1 tsp mixed spice

½ tsp each cardamom, fennel and coriander seeds, ground

50g whole blanched split almonds to decorate

2 tbsp warm sieved apricot jam to glaze the top of the cake

Method:

Grease a 20cm square cake tin and line with baking parchment

Place the raisins, sultanas, currants, chopped dates, candied peel, muscovado sugar, treacle, orange zest and juice, butter and pale ale into a saucepan and stir over a low heat until the butter has melted. Simmer for five minutes. Turn off the heat and allow the mixture to cool. Leave for at least two hours or preferably overnight.

Preheat oven to 150°C/Gas mark 2.

Stir the lightly beaten eggs into the fruit and beer mixture and gradually fold in the flour, baking powder and spices. Mix well. Spoon the cake mixture into the cake tin and place lines of almonds along the top of the cake. Bake the cake for 1½ hours or until a skewer inserted into the middle of the cake comes out clean. If the top browns too quickly, cover with a sheet of foil or brown paper. Cool the cake in the tin and brush with warm, sieved apricot jam to make the top of the cake glisten.

 

Our Pink Lady

Pink Lady AwardWe’re absolutely thrilled that our recipe writer (and photographer) Joan Ransley was an award winner at last night’s Pink Lady Food Photographer of the Year Awards. (Pink Lady is the trademark for the Pink Lady apple variety, in case you were wondering).

She was runner up in the Food For Celebration category with her photograph of Christmas geese. Isn’t it great? Amazing when you think Joan only took up photography a couple of years ago to accompany her food writing.

Remarkable also when you learn that 6000 images were entered for the awards, reduced to a shortlist 400 by a prestigious team of judges that included David Loftus, Donna Hay, Yotam Ottolenghi and Jay Rayner.

Last week Joan was telling me she hadn’t a hope in hell, but at the Mall Galleries last night in her posh frock and with champagne in hand, she heard her named called. Talking to her today, she was busy praising all the other winners: ‘It’s such an intelligent exhibition’, she said, ‘the Food Politics category was really fascinating.’ She also noted that the Food in its Place was won by Jonathan Gregson for his photographs of coffee in Rwanda for Taylors of Harrogate. The overall winner Tessa Bunney, whose image of noodle making in Vietnam  is full of movement and vitality was a worthy winner and she is, by coincidence from North Yorkshire.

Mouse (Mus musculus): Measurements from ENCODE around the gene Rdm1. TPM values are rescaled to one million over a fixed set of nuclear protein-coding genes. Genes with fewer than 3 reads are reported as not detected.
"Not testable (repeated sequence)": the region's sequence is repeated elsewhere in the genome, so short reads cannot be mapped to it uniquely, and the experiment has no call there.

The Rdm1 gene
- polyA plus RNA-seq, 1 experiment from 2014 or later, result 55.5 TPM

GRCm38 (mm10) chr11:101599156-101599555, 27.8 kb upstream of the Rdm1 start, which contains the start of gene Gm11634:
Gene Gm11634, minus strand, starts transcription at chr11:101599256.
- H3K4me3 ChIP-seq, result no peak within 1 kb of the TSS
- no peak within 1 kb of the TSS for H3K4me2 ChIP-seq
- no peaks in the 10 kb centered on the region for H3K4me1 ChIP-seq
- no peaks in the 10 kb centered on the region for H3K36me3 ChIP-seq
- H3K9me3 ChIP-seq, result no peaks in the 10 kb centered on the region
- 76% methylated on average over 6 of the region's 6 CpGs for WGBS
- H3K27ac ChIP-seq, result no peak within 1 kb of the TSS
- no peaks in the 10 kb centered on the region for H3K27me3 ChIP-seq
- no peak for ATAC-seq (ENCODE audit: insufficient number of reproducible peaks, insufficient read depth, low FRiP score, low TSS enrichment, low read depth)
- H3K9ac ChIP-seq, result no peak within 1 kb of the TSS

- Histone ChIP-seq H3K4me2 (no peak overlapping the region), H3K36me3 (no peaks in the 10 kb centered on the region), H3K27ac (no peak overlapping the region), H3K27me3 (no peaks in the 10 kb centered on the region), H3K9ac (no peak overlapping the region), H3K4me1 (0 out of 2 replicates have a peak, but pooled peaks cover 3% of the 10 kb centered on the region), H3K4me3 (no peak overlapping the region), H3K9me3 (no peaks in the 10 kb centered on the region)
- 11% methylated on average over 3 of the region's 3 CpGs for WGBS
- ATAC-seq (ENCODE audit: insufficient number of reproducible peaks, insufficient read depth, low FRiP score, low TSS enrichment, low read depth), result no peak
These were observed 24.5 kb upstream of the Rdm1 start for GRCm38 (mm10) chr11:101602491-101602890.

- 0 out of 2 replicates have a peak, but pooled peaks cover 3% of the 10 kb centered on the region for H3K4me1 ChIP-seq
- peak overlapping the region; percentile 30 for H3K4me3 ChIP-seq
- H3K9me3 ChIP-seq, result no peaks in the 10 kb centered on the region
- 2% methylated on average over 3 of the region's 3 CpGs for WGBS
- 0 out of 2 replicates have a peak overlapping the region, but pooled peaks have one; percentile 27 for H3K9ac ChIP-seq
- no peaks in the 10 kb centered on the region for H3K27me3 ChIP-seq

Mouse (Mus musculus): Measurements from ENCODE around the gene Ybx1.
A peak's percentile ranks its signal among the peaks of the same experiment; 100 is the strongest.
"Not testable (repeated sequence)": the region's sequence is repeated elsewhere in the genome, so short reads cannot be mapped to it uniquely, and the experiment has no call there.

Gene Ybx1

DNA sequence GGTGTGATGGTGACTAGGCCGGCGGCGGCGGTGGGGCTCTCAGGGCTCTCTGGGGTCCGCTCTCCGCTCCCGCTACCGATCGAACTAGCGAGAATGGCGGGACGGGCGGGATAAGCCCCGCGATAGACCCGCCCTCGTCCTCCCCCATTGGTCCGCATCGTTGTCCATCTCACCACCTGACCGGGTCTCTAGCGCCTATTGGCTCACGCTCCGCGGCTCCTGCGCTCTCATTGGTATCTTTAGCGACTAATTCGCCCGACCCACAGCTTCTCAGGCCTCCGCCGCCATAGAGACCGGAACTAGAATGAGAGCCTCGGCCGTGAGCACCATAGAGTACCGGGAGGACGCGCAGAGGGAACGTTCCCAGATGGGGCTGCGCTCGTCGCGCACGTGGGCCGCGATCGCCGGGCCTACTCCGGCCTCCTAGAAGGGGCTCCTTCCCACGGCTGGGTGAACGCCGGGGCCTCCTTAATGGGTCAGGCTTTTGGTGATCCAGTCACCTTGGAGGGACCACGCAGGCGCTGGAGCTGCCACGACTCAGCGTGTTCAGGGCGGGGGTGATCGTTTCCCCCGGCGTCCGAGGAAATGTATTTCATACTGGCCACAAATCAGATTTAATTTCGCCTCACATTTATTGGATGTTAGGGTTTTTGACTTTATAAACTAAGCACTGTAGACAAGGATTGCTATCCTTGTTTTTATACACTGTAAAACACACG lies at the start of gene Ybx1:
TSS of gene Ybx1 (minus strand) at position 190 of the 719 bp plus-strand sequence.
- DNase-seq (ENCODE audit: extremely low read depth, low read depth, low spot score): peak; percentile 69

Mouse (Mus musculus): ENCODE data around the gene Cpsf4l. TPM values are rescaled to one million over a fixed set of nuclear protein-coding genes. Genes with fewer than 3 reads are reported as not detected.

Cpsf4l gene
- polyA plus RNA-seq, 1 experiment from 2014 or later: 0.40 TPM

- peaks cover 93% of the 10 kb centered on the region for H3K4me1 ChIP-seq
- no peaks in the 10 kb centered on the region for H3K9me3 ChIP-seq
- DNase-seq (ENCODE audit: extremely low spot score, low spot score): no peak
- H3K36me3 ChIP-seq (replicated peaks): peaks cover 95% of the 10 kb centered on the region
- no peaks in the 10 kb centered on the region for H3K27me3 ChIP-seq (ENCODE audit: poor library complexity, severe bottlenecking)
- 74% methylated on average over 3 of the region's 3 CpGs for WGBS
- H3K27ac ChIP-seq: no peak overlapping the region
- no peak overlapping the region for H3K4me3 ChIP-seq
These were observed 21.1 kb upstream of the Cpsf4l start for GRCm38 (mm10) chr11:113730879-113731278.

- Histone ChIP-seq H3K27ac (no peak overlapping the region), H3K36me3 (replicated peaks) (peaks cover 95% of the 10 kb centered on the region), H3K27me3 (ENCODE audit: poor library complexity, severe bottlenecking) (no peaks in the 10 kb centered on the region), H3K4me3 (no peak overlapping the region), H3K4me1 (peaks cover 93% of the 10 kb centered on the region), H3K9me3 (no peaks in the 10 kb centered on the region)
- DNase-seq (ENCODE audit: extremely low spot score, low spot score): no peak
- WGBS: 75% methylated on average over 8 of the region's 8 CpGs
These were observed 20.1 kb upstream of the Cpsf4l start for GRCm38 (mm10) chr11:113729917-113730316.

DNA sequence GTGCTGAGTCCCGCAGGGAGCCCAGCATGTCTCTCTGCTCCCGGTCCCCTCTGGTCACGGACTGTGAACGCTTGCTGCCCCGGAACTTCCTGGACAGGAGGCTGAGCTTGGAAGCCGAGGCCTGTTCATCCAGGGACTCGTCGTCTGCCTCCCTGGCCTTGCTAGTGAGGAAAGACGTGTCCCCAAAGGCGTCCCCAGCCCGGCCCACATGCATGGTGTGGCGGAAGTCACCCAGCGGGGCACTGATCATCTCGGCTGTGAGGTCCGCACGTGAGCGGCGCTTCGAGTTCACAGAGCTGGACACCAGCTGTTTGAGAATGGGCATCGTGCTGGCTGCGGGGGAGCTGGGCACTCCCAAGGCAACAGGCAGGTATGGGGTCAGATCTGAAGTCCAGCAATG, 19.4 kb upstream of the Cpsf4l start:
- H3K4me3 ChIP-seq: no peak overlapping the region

Joan’s own photograph was taken on a smallholding in Lower Austby, near Ilkley, near where she lives. She remembers getting very muddy as she chased the geese and the geese chased her.  ‘I was really pleased I got a sharp image because I was running around and getting low down. I was on the move all the time.’ She converted the image to black and white and then ‘colour popped’ the feet and beaks. ‘I didn’t do anything to the colour, that’s just how orange they were. I just ‘popped’ the colour back in’.

Of course we always knew she was good photographer, that’s why we invited her to join us to write and photograph the recipes for Squidbeak.

If you want to follow Joan she has her own website www.joanransley.co.uk and if you want to see her recipes on Squidbeak and all the news on Yorkshire food then follow us on Facebook and sign up for our newsletter.

Queen Scallops with Ham and Hazelnut Pesto

This is a lovely recipe from Green’s in Whitby. It is simple to prepare and cooks in a flash. The only tricky part is sourcing the tiny scallop shells which you need to cook the dish.  I asked Rob Green’s advice on where to source them. Apparently fishmonger’s are not allowed to sell the tiny scallop shells but you can buy them on the internet or from seaside shell shops.

Serves 6

Queen scallops with ham & hazelnut pesto-1Ingredients:

18 scallops, cleaned and shells reserved

2 slices of York ham (Parma will do), cut into small strips

4 tbsp freshly made hazelnut pesto

25g Parmesan cheese, freshly grated

 

Method:

Preheat oven to 200°C/ Gas 6.

Place 18 small scallop shells on a baking tray.

Place a queen scallop in each shell and top with a few shreds of ham, a teaspoon of hazelnut pesto and a pinch of finely grated Parmesan cheese.

Place in a hot oven for 3 – 5 minutes or until the scallops are cooked and the Parmesan cheese is bubbling.

Serve garnished with a delicate sprig of chervil or other salad leaves and warm, fresh bread.

 

Hazelnut Pesto

Ingredients:

50g hazelnuts

50g Parmesan cheese

Large bunch of basil

150ml olive oil

2 cloves garlic

Sea salt and ground black pepper

Method:

Place the hazelnuts in a small, hot frying pan and toast until they are dark brown.

Shake the pan from time to time to prevent the nuts burning.

Finely grate the Parmesan cheese and place the toasted hazelnuts and the remaining ingredients into a food processor and blitz until smooth.

Season the scallops with salt and pepper.